The sales person was not listening to the customer(you) but providing lip service to pacify the customer.
    Either did not take care of problem or could not get the editor to correct the problem because he does not know how to approach the editor to get cooperation.
    Then to offer a discount only to rescind it in the same conversation while terminating the business transaction speaks volumes about the lack of understanding of customer service or how to conduct business period.

  3. Kelly Riggs says:

    A thought-provoking story…thanks for posting! My sense is this situation has little, if anything, to do with empowerment. I don’t believe the editor is truly empowered, but if he is, his boss is a very poor leader. In other words, the editor’s actions reflect very poorly on the boss – either as a leader or the manner in which he (supposedly) empowered the editor. This appears to be a silo/communication issue in which two people are working at odds with each other – with completely different objectives, neither of which appears to be customer satisfaction. To answer the question you posed at the end, I would most certainly opt for Choice B – reset the vision and get everyone on the same page. Thanks! KSR

  4. Jim Morgan says:

    I think there often is confusion between “empowerment” and “independence.” This individual in effect is part of a cross-functional team of people interdependent on each other for success in their separate roles, described nicely by Joseph. But the company allows each to act as independent agents. Investing power in this *team,* not just the individuals, and setting up a team structure in which the feedback of each person affected the other person’s workplace goals, would go a long way to solving this and other problems. Great case study, Kate!

    • Kate Nasser says:

      Hi Jim,
      I love your distinction between empowerment and independence. Wonderful addition to this discussion. Thanks for contributing.

      I give my thanks to all who have added their insights to this discussion. Keep the great insights coming!

      I found this one experience to be full of learning and I will be writing a followup post soon with the customer service aspects of this same case study.

  5. Kate:

    I think empowerment is a red herring here. Obviously the editor doesn’t get the big picture. Either there has been a lack of communication or the editor is just being obstinate. There is too much of an inward focus going on here. Internally, they need to get everyone on the same page—restate the goals—and that includes the salesperson. The editor and the salesperson are both working at odds to the presumed goal of the organization: expanding influence and creating revenue in way that makes people think well of us. They need another internal discussion not about the “what” but about the “why.” “Why are doing this?”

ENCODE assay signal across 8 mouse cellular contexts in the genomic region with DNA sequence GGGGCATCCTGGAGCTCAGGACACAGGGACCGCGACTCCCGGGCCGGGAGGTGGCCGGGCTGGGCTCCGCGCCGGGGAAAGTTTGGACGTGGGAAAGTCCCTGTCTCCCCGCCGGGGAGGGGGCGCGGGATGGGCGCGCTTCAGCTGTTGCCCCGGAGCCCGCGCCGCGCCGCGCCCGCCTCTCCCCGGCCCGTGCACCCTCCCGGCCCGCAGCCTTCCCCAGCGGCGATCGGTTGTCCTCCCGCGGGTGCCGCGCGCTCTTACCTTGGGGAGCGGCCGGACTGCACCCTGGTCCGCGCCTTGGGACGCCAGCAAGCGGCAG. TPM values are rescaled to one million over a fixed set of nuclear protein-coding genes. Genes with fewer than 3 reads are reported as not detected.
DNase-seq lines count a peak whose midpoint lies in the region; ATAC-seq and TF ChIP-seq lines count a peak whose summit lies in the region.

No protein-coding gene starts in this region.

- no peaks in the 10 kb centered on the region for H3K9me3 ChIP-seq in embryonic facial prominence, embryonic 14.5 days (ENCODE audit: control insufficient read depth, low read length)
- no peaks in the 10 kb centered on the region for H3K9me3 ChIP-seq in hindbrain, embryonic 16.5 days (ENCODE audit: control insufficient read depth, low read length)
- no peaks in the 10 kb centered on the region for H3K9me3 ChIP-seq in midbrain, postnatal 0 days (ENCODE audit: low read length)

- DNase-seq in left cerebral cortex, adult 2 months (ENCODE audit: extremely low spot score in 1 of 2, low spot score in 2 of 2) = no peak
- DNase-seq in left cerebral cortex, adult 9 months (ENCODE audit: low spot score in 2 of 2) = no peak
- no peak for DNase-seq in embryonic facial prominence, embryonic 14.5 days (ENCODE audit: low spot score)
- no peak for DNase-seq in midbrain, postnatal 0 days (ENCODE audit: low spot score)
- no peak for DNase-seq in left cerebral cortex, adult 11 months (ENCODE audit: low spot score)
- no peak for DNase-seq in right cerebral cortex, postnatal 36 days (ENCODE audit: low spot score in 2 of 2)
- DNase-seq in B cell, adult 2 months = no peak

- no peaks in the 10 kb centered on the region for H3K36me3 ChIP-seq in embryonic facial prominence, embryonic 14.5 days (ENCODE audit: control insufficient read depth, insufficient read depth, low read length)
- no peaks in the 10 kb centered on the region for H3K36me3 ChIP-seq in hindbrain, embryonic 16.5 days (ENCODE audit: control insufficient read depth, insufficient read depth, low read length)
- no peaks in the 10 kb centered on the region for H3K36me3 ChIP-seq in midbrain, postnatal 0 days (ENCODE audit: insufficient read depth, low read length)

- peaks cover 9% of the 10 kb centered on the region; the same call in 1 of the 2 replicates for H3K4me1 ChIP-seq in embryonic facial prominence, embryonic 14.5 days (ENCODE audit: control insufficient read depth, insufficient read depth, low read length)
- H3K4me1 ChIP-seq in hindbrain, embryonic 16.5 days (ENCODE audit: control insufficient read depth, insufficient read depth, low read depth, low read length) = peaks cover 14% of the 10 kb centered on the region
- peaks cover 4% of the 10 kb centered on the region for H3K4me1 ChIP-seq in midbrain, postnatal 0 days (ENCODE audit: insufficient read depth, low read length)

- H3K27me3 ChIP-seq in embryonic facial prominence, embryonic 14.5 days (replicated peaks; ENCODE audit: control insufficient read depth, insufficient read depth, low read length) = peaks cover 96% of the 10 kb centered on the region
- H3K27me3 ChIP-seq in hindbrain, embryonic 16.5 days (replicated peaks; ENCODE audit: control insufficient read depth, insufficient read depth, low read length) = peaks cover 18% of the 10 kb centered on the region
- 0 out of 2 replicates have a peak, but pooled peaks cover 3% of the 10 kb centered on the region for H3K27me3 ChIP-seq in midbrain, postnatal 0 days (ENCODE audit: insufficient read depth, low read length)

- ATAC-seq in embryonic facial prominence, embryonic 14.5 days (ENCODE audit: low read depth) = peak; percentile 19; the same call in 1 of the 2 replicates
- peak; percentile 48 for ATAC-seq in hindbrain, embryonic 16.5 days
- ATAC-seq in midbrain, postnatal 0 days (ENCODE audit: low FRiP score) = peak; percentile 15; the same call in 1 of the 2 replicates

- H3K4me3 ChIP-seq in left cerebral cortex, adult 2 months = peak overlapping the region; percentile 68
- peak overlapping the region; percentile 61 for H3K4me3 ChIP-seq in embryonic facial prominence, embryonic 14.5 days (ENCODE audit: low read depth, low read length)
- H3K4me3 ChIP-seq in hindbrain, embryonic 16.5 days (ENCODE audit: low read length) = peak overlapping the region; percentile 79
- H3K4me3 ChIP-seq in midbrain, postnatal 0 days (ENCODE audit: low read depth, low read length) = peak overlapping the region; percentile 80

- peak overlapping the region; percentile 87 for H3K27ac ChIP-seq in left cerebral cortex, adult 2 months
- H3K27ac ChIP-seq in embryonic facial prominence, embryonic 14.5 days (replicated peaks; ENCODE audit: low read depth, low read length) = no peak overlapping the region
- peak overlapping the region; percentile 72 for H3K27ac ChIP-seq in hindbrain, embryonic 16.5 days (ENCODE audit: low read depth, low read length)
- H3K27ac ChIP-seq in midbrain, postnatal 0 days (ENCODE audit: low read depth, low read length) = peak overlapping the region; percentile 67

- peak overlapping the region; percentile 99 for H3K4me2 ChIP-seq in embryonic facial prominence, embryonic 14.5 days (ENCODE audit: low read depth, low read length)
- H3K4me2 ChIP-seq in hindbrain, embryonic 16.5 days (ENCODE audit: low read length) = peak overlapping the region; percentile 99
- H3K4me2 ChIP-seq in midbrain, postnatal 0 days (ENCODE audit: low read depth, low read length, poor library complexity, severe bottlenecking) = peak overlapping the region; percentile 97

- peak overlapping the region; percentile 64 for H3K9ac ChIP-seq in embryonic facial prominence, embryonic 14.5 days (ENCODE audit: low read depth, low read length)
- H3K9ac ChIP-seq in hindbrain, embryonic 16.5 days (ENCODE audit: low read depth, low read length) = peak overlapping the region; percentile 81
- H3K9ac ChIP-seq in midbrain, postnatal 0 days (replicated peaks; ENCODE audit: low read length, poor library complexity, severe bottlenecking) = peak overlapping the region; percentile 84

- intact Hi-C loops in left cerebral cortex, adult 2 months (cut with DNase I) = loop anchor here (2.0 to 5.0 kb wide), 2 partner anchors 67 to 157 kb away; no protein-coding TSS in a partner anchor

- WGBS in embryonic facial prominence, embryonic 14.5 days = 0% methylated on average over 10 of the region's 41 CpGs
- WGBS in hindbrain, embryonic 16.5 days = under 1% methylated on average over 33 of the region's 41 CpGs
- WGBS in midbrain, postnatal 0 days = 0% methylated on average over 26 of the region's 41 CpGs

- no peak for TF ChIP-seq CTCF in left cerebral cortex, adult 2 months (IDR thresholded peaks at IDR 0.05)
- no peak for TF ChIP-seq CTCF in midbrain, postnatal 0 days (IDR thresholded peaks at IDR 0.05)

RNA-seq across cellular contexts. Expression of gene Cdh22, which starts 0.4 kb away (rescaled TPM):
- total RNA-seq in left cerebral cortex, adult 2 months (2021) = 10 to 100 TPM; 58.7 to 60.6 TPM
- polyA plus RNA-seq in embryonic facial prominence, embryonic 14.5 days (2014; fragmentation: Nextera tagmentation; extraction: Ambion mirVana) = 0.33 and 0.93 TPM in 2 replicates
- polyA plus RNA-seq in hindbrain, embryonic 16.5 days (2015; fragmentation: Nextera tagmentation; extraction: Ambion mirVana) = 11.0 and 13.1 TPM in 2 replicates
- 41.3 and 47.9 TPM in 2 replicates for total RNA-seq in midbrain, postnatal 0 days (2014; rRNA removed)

Sorry about your bad experience. But it illustrates an all too common issue.


    • Kate Nasser says:

      Yes Michael — the “Why” they are selling sponsorships etc… will guide them all to behavior that reaches that goal. Many thanks for weighing in on this discussion.

  6. Josh Bernoff says:

    This is not an empowerment problem, it is a communication problem. The people who feel they can change copy and the ones selling the ads need to understand each other better.

    Empowerment should be about creating customer-focused solutions, not preventing them.

    Want to know more? Read our new book “Empowered”.

    • Kate Nasser says:

      Dear Josh,
      Thanks for contributing. I like your simple powerful statement — Empowerment is about creating customer-focused solutions, not preventing them. Bravo!

  7. Lori Meyer says:

    Thanks for raising an important issue, Kate. I empathize totally with your concern that your brand was compromised. I hope that future readers of your post give this issue the careful consideration it deserves — because the real danger here is not empowered employees, but that so many employees and managers do not have a clear sense of what a truly empowered employee is. The acts taken by those you worked with on this issue were not those of an empowered employee. At the same time, defining “empowered” is often a daunting challenge for organizations. A few commenters here have noted the distinction between “empowerment” and “independence” — a good point.

    • Kate Nasser says:

      True true true Lori. In my consulting work — especially when we are introducing change — I encounter many managers who don’t know and employees who think they do know. So instead of clear vision and empowerment toward a common mission and goal, they engage in a twisted version of empowerment used to justify resistance to change.
      When vision, mission, and the true purpose (reasons) are clear, then empowerment is possible.

KateNasser on Facebook KateNasser Blog KateNasser on Twitter KateNasser on LinkedIn KateNasser on Pinterest